The first time I can remember having the inkling that “Everyone’s out to screw ya” was shortly after my lovely wife gave birth to our son in 1989. We were required to pay the estimated cost of our attending physician’s services, minus the anticipated insurance benefits, well before our baby’s due date. We were told at the time we would be reimbursed if we had overpaid, for services rendered, sometime after the delivery. My wife and I eventually learned we were owed over a thousand dollars when all was said and done. We waited, and then waited some more, for our refund check to arrive in our mailbox.

As a young couple caring for a newborn we definitely could’ve used that money (our money). A few months had passed when I decided a phone call on my part was long overdue. I contacted the doctor’s office and was informed I had to request the funds that were owed to us before anyone could issue a refund for the overpayment. Really? About a week later we received the requested check. I believe it was during this time when I added the saying “Why does there always have to be a problem?” to my collection of truisms. I just don’t understand why some businesses seem to think it’s my responsibility to hold them accountable. Somewhere along the way I’ve also discovered it’s sometimes entirely left up to me to make sure everyone else is adequately doing their job.

Another time my “Everyone’s out to screw ya” theory was reinforced was a few years ago when I encountered a business preying upon their customers. They were a bit selective as to who their victims were, but the auto repair franchise was disingenuous nonetheless. I had regularly taken my vehicle to this particular auto shop, for oil changes, without incident. However, the one time I had the missus drop off my car, on my behalf, everything changed. The business opted to upgrade the type of oil used, which was unnecessary and without our permission, so our bill was ten dollars more than usual. I immediately headed to the auto shop, once my wife informed me of the additional charge, and demanded an explanation for their conduct. I was given some pathetic excuse, for their switcheroo, albeit the manager did offer us a free oil change next time. I told the manager I sensed they were deliberately taking advantage of their female customers; therefore, my wife and I would not be back!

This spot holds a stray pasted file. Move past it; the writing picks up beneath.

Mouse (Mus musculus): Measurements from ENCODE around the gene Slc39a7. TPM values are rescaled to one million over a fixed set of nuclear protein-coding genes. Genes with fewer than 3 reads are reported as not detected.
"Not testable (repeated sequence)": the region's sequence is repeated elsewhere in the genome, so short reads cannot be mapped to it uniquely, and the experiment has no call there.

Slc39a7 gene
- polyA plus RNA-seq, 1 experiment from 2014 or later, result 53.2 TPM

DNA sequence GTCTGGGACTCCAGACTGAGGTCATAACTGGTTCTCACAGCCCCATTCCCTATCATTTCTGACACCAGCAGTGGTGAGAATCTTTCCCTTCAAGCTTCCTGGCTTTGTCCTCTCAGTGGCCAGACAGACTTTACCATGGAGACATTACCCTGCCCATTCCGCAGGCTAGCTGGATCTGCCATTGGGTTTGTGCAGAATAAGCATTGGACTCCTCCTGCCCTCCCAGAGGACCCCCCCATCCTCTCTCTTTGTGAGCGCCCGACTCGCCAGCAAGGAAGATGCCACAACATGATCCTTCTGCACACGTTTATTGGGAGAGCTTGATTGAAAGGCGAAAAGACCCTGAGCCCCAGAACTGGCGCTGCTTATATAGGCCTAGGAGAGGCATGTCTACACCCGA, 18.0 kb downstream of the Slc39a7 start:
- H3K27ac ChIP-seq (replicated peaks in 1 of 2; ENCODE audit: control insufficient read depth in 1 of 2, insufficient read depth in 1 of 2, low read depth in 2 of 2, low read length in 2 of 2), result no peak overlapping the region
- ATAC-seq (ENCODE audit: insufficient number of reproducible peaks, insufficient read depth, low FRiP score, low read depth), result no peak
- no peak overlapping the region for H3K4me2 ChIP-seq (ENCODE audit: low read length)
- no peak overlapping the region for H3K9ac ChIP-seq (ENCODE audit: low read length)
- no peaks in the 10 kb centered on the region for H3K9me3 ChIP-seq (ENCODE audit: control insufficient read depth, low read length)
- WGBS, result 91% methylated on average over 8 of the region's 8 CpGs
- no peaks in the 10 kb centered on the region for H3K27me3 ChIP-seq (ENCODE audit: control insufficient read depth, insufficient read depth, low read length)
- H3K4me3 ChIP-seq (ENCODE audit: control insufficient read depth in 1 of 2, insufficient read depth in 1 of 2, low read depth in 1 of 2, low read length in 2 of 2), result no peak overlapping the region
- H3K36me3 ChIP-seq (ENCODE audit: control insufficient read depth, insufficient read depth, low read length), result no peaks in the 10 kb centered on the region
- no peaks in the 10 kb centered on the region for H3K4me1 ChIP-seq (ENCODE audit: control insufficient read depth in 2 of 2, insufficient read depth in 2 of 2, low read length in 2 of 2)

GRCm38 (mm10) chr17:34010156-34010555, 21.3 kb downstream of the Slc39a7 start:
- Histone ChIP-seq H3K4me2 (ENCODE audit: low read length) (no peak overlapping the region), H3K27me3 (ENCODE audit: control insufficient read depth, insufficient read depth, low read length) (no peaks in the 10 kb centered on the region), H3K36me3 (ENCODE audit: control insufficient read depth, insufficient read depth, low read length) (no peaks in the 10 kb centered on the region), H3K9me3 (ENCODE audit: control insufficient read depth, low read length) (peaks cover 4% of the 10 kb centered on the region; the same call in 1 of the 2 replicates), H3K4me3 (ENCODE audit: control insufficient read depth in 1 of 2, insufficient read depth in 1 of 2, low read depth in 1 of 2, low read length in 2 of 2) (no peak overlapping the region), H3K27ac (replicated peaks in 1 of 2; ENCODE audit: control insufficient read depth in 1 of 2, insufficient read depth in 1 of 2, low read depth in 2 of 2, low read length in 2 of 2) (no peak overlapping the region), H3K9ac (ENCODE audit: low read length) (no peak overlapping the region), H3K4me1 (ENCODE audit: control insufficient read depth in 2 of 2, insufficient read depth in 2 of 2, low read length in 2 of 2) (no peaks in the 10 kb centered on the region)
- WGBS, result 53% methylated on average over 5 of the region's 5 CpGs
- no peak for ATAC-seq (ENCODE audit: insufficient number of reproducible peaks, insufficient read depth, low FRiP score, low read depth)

More recently, a member of my family experienced a company cleverly “putting the screws” to him during an annual inspection of his 3 year-old air-conditioning (A/C) unit. The heating and cooling specialist took a few pictures of some dust and mold, located in my loved one’s attic, and then warned him of the health risks associated with the growing fungus. The representative offered to take care of the problem, right then and there, and he was even kind enough to offer waiving the $600. mold removal fee if my family member purchased a specific, expensive gadget (that day) which he claimed would eliminate any future health hazards. The scare tactic worked, and my trusting loved one spent assumingly thousands of dollars that day. Subsequently, we were apprised, after a little bit of research, that the mold in the attic could’ve only been caused by one of two things: either the A/C unit was too big for the home’s square footage or the heating and cooling system was not properly fitted when it was installed.

Therefore, we’ve concluded the company’s negligence was solely responsible for my family member’s health threat, and the problem should’ve been rectified at no cost to him. In addition, we discovered the purchased gadget, presented as the solution to any health concerns, was only an air purifier, so eventually the fungus will reappear unless the actual problem is fixed. That’s just another fine example of how ” Everyone’s out to screw ya.” I now actually live my life expecting to be cheated, gipped, duped, swindled, and bamboozled. I find that practice to be the best defense against getting screwed.

Good vs. Evil

In the beginning, everything was inherently good until the Garden of Eden incident. Evil entered the world when Adam and Eve partook of the forbidden fruit, and ever since then there has been an ongoing battle between good and evil. That’s rarely more evident to me than during this time of year. ‘Tis the season for all things spooky: monsters, skeletons, cauldrons of witches’ brew, and black cats. (Actually, all cats are creepy all of the time.) I’m well aware that with fall comes colorful foliage, Starbucks’ Pumpkin Spice concoctions, and of course football season (both real and fantasy), but most noticeably autumn brings forth Halloween. Thoughts of good vs. evil are always at the forefront of my mind around All Hallows’ Eve.

The season’s cooler temperatures and diminishing hours of sunlight tends to awaken something inside of me that’s typically dormant throughout the rest of the year. I instinctively begin craving the “darker stuff” from my eclectic compact disc collection. I find myself selecting music from artists such as Rob Zombie and Marilyn Manson while classics from the likes of Kenny Rogers and Barry Manilow remains on the shelf. I also naturally stray from my normal afternoon routine of watching the abundance of wholesome comedies found on network television. I gravitate from viewing reruns of Leave It To Beaver and Dennis the Menace to watching numerous horror movies of the disturbing kind. I suppose all horror flicks are disturbing in their own right although I’m more of a psychological thriller connoisseur than I am a slasher film fan. One bag of Candy Corn: $2…One large pumpkin for carving: $5…Jack Nicholson in The Shining: priceless.